Arthritis means “inflammation of joints.” Yet when older people are afflicted with arthritis, they tend to be bothered less by the inflammation and more by the pain and stiffness that accompany arthritis.
Many people assume arthritis to be an unavoidable part of growing old. Although aging itself does not cause arthritis, arthritis does become more common as people age, for various reasons. The development of arthritis brings many older people much distress. Anyone can get Arthritis. It is just one of over one hundred and seventy types of rheumatic diseases which include many types of arthritis, gout, carpal tunnel syndrome, lupus, bursitis, juvenile arthritis, Kawasaki Syndrome, fibromyalgia, and many more. These diseases are known to affect one of any joints found in the human body.
Types of Arthritis
Rheumatoid arthritis can develop relatively quickly: in weeks as opposed to the years it takes for osteoarthritis. It is an irreversible autoimmune disease, a condition where the body’s own immune system attacks specific cells in the joints. It often starts in younger people and ultimately results in the breakdown of bone.
Osteoarthritis is the most common form of arthritis. Cartilage between the bones gradually wastes away and this can lead to painful rubbing of bone on bone in the joints. It may also cause joints to fall out of their natural positions (misalignment). The most frequently affected joints are in the hands, spine, knees and hips. Osteoarthritis mostly affects people aged between 40 and 60; it grows more common with age. Around 12% of people over 65 are affected.
Pseudogout is a form of arthritis that occurs when a particular type of calcium crystal accumulates in the joints. As more of these crystals are deposited in the affected joint, they can cause a reaction that leads to severe pain and swelling. The swelling can be either short-term or long-term and occurs most frequently in the knee, although it can also affect the wrist, shoulder, ankle, elbow, or hand. The pain caused by pseudogout is sometimes so excruciating that it can incapacitate someone for days.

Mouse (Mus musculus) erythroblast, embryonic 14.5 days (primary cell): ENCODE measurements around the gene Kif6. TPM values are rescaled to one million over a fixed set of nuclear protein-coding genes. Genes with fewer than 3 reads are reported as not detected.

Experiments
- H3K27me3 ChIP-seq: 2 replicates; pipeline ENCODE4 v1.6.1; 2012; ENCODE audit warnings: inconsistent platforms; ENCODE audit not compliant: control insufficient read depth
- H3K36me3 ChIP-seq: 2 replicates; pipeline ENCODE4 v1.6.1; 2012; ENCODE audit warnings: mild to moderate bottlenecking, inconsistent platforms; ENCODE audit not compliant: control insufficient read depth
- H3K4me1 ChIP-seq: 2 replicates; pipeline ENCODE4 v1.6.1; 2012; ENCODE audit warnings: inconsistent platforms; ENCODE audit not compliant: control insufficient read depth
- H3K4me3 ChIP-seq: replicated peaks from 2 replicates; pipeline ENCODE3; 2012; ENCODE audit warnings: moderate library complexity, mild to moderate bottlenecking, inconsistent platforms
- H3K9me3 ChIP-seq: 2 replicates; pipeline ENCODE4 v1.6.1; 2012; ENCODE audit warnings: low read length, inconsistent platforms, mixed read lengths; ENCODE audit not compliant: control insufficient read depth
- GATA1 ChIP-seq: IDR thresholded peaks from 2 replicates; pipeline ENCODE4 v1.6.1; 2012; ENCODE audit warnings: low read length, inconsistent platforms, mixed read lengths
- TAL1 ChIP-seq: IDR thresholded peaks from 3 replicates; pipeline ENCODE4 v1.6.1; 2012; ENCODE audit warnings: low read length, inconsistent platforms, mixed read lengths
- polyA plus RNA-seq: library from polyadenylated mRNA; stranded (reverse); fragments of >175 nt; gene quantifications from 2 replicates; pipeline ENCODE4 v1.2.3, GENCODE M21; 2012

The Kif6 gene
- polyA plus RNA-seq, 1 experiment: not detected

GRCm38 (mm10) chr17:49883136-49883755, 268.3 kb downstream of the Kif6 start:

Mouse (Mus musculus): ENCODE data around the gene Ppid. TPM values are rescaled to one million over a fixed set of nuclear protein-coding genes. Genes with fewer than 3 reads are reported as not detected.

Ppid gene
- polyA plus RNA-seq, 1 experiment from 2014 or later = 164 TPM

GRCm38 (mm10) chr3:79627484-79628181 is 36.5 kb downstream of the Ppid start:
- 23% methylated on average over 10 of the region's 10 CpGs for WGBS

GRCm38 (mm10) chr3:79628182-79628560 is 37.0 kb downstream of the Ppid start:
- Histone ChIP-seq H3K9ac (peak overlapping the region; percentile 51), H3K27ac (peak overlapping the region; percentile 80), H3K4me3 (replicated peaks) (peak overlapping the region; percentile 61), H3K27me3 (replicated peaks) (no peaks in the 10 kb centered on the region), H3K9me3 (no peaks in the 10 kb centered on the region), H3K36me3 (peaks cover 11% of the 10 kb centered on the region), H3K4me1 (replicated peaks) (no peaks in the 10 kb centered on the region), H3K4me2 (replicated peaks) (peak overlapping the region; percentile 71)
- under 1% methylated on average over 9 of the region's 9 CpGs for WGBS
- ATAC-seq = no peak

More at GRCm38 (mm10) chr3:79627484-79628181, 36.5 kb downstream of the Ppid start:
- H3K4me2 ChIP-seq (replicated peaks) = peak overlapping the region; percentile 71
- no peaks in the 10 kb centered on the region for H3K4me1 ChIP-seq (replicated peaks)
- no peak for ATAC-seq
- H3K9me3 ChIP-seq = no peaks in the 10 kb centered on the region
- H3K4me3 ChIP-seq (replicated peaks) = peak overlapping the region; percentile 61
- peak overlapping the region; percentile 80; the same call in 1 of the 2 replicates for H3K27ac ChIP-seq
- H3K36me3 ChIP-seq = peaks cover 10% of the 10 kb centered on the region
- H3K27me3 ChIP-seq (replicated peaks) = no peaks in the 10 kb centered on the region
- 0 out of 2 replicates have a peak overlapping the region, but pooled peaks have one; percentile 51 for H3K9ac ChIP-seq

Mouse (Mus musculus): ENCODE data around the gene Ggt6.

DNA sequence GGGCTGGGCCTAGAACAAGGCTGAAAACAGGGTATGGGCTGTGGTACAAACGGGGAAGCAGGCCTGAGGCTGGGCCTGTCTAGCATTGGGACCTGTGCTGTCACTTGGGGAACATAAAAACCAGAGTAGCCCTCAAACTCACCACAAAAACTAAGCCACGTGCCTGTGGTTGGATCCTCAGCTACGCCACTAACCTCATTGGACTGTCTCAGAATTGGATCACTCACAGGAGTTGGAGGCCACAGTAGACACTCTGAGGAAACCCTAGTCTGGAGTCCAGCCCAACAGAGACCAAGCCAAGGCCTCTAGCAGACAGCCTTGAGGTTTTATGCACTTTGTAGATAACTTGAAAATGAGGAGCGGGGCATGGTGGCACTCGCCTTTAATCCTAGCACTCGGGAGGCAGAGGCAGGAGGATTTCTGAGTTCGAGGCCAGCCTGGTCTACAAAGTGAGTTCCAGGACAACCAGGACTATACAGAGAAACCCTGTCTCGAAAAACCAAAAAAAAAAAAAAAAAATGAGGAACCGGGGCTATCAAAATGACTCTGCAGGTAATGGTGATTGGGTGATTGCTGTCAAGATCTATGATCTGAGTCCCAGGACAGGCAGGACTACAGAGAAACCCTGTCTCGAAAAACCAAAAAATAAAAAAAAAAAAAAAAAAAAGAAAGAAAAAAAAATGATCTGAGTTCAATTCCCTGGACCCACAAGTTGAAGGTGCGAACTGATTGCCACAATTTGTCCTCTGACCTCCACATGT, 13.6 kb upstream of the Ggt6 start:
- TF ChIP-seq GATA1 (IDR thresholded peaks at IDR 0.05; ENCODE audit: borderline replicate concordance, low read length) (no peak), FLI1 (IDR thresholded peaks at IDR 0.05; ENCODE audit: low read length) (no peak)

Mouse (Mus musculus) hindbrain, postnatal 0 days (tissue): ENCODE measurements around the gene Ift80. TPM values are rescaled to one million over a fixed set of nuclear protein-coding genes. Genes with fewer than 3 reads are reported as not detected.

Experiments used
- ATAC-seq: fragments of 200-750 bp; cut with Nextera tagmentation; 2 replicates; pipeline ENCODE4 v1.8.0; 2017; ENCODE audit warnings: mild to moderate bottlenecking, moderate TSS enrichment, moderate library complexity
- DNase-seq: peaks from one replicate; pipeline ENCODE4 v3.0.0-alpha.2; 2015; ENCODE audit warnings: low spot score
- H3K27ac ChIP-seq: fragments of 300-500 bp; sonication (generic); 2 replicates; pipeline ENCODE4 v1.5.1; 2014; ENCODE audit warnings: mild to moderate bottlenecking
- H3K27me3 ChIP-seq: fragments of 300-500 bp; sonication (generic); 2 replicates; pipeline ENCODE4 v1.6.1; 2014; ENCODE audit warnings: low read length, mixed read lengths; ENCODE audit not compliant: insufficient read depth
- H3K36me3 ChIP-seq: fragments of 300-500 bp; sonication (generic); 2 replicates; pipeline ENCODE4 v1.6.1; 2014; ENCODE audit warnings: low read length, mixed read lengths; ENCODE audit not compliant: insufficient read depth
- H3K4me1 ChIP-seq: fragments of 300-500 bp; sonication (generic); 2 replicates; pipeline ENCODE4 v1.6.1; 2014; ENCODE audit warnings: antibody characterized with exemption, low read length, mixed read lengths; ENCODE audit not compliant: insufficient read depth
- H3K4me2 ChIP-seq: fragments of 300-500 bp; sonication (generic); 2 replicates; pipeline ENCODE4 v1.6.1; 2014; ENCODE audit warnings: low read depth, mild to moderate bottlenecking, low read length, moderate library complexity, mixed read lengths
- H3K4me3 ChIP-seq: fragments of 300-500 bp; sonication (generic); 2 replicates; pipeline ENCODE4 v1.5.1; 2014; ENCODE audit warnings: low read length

Psoriatic arthritis is a complication of psoriasis, a chronic skin disease that is characterized by bright pink or salmon-colored scales covering the knees, elbows, chest, back, or scalp. While most people with psoriasis do not develop arthritis, around 15% do. About 75% of people develop psoriatic arthritis only after the skin condition appears, although in some people the arthritis occurs before the skin condition.
Symptoms of rheumatoid arthritis can range in severity, varying a great deal from person to person.
People with rheumatoid arthritis may have a mild course, occasional flare-ups with long periods of remission without disease, or a steadily progressive disease, which may be slow or rapid. Rheumatoid arthritis may start suddenly, with many joints becoming inflamed at the same time. More often, it starts subtly, gradually affecting different joints. Usually, the inflammation is symmetric, with joints on both sides of the body affected.
Symptoms can include:
1.loss of appetite and generally feeling unwell (early symptoms),
2.Aching/ throbbing pain in the affected joints, which may come and go. This is often worse after a nights sleep and after sitting for a while. Exercise usually helps to reduce the pain,
3.The affected joints often feel stiff. Again this often improves once you start moving around; early morning stiffness is a characteristic of joint inflammation.